“On 16 I got pretty lucky my ball to split between two trees there to where I had a shot to lay up and had a tough up-and-down,” said Spieth.
“Yeah, just got a little off really all day today, didn’t feel as comfortable as yesterday, but that’s going to happen in a four-round stretch at times, and hopefully when we start tomorrow, it’s back to the way it was.”
Next, on the par-3 17th, Spieth hit a gap wedge to about 17 feet. After it found dry land, he exhaled deeply, almost like he was blowing something off his club.
“It was a good number,” he said, smiling, while explaining his reaction. “It was 125 a little down breeze, and my gap wedge goes 125 with a good, full shot, but the shot is playing 15 to 20. I flew that gap wedge yesterday like 35 or so, and that’s too much. You don’t really want to have to dial down a club on 17. You want to hit less club and just swing really hard. But I had to kind of take a little off of it, and while doing that hit it just a touch skinny, just hit it a groove too low, and that’s not a good feeling on 17.
“Fortunately, whatever wind was up there didn’t knock it down, it carried it, and it carried by a good three, four paces. I had some room.”
Finally, of course, there was the 18th, where he pushed his drive into the right rough. His ball was sitting deep in the rough and he had about a 10-yard opening in between two trees to punch out. He caught it a little heavy and it stopped about sixty yards short of the green. Then, his bump-and-run went long, but as I mentioned, he made that incredibly clutch putt from the back fringe.
“I had an opening,” said Spieth. “That rough is pretty thick over there. I didn’t realize it was that thick. But I hit the shot over there. It was buried down. I had a 5iron in my hands trying to just punch it up there straight at the hole, and then sometimes when you’re in that thick a rough and you swing hard enough, it’s a little upslope, sometimes a ball can just kind of pop up as a little knuckle ball up in the air, so I went back to a 4iron, and I tried to stay down through it. With the safe play, the shot that I hit was kind of what I expected to happen, and if it popped up, it would have gotten to the green, it would have carried a little further and rolled onto the green.
“I played more the conservative route there I guess on the second shot and then tried to play the conservative route on the third in landing it below the second tier, landing it down on the bottom tier and try and run it up. Fortunately, I got it into a position below the hole to make the putt.”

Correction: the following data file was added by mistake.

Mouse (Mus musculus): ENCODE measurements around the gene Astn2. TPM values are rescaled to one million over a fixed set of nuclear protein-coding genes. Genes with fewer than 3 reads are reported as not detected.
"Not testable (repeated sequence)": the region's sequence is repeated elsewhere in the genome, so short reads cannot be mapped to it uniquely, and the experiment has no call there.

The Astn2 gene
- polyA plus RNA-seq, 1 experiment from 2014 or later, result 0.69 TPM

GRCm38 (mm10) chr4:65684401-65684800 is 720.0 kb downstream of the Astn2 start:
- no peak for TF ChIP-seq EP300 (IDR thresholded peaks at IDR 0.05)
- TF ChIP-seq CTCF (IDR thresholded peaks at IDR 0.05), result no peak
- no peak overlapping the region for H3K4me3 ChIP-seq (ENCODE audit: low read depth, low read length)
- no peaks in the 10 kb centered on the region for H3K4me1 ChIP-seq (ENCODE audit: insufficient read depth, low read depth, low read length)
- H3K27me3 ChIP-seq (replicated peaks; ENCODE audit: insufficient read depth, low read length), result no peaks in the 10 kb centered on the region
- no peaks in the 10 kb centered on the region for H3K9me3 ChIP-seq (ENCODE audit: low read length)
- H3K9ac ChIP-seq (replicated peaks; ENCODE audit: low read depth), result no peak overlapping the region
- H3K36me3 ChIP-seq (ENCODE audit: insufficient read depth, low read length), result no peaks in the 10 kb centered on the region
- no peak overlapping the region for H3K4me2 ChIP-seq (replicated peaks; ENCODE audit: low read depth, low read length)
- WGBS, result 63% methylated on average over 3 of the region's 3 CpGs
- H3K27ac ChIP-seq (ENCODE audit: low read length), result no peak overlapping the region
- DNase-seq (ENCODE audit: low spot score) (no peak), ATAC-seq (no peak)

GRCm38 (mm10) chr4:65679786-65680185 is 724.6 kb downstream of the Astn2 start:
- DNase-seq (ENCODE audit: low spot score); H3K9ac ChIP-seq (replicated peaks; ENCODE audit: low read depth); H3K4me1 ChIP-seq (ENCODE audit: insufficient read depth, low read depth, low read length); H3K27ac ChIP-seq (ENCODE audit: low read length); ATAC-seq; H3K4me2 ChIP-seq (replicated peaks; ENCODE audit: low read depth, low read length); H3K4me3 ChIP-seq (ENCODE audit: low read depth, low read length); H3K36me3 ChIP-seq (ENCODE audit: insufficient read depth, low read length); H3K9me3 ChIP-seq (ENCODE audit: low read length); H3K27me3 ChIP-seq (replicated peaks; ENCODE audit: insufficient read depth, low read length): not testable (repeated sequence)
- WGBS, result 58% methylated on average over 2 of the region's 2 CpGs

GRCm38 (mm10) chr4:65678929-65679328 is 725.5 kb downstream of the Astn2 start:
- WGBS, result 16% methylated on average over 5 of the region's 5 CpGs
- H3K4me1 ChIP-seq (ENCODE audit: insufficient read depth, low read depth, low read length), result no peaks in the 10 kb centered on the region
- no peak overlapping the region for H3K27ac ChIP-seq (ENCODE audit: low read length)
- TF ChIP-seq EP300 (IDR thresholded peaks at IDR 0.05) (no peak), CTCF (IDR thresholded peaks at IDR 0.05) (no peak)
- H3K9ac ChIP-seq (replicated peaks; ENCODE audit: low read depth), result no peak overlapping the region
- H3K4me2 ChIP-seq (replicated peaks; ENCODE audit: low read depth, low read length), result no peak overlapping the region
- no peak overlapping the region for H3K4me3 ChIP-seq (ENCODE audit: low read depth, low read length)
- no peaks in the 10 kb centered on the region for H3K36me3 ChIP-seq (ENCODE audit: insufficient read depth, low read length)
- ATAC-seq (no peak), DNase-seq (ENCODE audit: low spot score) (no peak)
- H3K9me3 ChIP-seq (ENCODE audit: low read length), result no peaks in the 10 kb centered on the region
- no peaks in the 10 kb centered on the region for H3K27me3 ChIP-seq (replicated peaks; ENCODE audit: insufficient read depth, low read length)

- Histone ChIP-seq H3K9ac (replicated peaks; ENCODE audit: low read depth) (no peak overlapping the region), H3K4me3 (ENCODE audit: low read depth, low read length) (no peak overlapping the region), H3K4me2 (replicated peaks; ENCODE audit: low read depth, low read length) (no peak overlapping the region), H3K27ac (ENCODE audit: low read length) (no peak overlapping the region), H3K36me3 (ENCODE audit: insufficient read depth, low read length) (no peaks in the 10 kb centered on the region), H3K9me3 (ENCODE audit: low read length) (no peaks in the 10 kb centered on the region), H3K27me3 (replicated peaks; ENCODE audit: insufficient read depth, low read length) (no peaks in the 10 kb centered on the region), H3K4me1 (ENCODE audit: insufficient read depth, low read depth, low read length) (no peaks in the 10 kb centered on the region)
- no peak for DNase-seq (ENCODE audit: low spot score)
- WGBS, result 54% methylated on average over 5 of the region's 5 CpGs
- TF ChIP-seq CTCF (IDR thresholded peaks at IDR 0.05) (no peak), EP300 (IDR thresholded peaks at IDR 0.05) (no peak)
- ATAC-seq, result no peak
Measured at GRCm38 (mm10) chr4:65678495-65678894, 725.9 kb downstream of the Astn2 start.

At times, we’ve seen Spieth get too emotional and frustrated this year, but this week, for the most part, he’s been able to stay patient and even-keeled, which he credits part of his success.
“Even a few months ago I’d say that my patience would have produced a different score,” he said. “I think the experiences over the last couple months and really working hard with my instructor through the mental game, along with talking a lot with Michael, and Michael has been very helpful to me in what he thinks and how he sees me speed up or I’m walking faster, I’m changing routines or whatever, I think that hard work has started to pay off in that position.”
The crowd was incredibly one-sided, rooting hard for the American Spieth. It was so obvious that both Kaymer and Spieth noted that the atmosphere felt like a Ryder Cup.
“It was difficult to play today,” said Kaymer. “It felt a bit like a Ryder Cup match, but we didn’t play in Europe, obviously. But it was a good day.”
Added Spieth: “To be honest with you, with how great of a guy Martin is, I wish it didn’t feel as much like a Ryder Cup, and that’s really kind of what it felt like out there, which is great. I think that’s only going to help me to have momentum with the crowd behind me.
“Everyone has been very respectful to Martin, but they’ve definitely been partial, which I guess is what Phil deals with on a daily basis and quite a few other guys.”
Martin and Jordan, who hadn’t played together before Saturday, were extremely cordial and friendly to each other. After Spieth missed a short putt on 10, Kaymer even gave him words of encouragement as they walked down the 11th fairway.
“What I’m most impressed with, what’s something that I can look at and see as a role model, I think is the way that he approaches the game,” said Spieth. “(Kaymer) was out there truly having fun. He came up to me after I missed the putt on 10 and we were walking down the fairway at 11, he’s like, just don’t worry about it, just have some fun, this is where you want to be, which was really cool for him to come up and say that at the time.
“He did get to a couple-shot lead at the time, so maybe that made him happier, but it was just it was really nice for him to do that in the setting that we were in, and it just seemed like whatever break he had, it didn’t faze him whatsoever. If anything he just if it went his way, then he was happy with that.”
Meanwhile, John Senden and Sergio Garcia are the closest contenders at nine-under, trailing Spieth and Kaymer by three strokes. Matt Jones, George McNeill and Gary Woodland are at eight-under.
We’re in for what’s bound to be a thrilling battle tomorrow, folks.